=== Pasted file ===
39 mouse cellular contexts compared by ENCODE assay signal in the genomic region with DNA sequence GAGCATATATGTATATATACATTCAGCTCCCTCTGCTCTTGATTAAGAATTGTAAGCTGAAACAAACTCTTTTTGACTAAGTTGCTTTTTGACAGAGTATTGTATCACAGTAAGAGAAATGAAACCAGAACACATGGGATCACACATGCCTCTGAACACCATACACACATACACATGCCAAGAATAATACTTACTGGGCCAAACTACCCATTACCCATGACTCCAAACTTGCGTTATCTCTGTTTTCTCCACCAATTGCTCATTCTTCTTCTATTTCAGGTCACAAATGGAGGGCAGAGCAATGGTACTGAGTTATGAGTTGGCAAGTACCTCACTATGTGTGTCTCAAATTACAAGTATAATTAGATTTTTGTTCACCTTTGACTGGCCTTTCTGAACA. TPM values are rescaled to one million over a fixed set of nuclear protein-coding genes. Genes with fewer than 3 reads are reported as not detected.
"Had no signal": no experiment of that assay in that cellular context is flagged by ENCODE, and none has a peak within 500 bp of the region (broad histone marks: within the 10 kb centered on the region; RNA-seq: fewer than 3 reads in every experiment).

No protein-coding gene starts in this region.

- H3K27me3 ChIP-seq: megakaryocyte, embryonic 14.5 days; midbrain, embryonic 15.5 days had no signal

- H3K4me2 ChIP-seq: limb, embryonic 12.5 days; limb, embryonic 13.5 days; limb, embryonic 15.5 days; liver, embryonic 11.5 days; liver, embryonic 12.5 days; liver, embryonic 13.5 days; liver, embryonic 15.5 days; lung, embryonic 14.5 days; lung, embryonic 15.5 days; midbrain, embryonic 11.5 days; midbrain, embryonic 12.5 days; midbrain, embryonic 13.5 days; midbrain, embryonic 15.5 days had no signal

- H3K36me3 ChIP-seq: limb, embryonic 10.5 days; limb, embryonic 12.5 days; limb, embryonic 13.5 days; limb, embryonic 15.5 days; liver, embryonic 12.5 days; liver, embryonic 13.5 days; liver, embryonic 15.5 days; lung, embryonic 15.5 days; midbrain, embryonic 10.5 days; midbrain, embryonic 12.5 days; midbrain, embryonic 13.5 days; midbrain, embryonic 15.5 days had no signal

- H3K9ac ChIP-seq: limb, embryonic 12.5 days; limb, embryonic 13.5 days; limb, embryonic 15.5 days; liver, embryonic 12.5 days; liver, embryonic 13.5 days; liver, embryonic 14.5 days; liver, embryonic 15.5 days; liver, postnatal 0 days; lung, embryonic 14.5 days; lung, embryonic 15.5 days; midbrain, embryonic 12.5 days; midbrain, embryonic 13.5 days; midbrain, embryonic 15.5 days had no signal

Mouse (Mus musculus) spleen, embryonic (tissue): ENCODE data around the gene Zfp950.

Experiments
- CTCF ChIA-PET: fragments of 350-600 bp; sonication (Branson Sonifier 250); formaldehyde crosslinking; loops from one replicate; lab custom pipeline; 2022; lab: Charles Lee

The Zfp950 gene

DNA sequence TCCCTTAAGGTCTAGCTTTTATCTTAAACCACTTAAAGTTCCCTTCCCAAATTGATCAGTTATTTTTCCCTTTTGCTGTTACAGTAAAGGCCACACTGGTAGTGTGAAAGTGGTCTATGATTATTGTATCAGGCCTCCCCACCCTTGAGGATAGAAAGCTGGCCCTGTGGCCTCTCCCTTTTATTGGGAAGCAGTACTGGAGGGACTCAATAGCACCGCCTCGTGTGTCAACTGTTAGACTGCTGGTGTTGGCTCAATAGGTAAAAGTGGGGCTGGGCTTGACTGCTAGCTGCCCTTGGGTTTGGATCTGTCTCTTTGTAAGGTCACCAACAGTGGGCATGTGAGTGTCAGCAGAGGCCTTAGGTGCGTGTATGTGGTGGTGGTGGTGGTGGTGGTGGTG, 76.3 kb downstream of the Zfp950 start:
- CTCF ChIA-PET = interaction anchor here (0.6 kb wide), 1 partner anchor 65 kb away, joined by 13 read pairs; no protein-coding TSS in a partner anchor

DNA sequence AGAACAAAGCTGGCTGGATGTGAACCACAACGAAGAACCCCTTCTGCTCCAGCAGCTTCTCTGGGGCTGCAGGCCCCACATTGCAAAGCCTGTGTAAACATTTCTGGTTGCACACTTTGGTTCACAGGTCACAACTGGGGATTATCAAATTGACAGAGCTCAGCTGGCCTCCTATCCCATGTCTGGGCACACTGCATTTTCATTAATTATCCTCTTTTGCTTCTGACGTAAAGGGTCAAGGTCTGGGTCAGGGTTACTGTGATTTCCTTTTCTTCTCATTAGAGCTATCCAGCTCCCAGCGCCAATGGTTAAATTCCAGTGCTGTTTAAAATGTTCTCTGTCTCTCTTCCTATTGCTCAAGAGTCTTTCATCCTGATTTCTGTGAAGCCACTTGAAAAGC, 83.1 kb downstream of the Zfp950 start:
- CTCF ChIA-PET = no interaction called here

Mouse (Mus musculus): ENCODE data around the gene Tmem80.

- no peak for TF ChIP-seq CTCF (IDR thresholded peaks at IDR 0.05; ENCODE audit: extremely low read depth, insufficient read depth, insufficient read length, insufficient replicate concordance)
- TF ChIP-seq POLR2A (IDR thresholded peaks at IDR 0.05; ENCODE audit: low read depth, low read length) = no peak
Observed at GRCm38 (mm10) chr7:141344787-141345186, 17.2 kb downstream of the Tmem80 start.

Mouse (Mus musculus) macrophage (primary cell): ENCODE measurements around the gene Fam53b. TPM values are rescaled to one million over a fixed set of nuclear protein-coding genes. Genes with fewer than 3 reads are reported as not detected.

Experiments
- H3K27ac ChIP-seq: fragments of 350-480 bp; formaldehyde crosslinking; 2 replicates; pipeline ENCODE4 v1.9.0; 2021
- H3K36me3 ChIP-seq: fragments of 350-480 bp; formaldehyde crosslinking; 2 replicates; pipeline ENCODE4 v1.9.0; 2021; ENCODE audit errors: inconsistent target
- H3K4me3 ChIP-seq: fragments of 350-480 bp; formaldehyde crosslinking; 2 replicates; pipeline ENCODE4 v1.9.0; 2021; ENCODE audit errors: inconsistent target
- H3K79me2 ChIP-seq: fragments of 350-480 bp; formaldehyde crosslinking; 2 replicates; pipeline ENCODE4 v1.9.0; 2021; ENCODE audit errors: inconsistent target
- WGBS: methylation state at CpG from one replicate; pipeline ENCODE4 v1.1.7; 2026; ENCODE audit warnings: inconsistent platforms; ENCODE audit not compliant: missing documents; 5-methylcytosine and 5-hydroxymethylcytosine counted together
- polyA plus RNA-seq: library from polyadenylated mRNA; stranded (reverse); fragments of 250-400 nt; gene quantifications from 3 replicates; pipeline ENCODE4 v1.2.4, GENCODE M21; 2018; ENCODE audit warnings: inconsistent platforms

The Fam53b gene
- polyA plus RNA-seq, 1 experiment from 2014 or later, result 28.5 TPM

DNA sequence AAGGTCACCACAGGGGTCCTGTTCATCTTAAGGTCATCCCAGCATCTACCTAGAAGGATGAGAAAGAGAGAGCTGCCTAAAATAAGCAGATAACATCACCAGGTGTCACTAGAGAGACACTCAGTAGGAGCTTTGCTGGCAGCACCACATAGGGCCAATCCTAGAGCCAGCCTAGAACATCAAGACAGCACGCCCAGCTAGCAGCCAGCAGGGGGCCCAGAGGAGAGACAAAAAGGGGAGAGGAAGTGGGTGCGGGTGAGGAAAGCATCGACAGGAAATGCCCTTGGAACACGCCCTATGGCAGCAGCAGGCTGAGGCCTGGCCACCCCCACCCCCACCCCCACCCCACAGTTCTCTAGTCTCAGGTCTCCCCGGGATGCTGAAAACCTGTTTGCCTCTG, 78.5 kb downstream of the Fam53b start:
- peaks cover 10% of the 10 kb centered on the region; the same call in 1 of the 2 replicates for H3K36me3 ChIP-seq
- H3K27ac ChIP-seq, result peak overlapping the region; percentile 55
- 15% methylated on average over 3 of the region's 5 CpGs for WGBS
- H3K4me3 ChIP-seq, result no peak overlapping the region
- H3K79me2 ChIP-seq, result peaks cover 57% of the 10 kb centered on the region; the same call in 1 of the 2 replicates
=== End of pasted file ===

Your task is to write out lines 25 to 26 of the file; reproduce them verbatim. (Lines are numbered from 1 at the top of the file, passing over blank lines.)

- H3K79me2 ChIP-seq: fragments of 350-480 bp; formaldehyde crosslinking; 2 replicates; pipeline ENCODE4 v1.9.0; 2021; ENCODE audit errors: inconsistent target
- WGBS: methylation state at CpG from one replicate; pipeline ENCODE4 v1.1.7; 2026; ENCODE audit warnings: inconsistent platforms; ENCODE audit not compliant: missing documents; 5-methylcytosine and 5-hydroxymethylcytosine counted together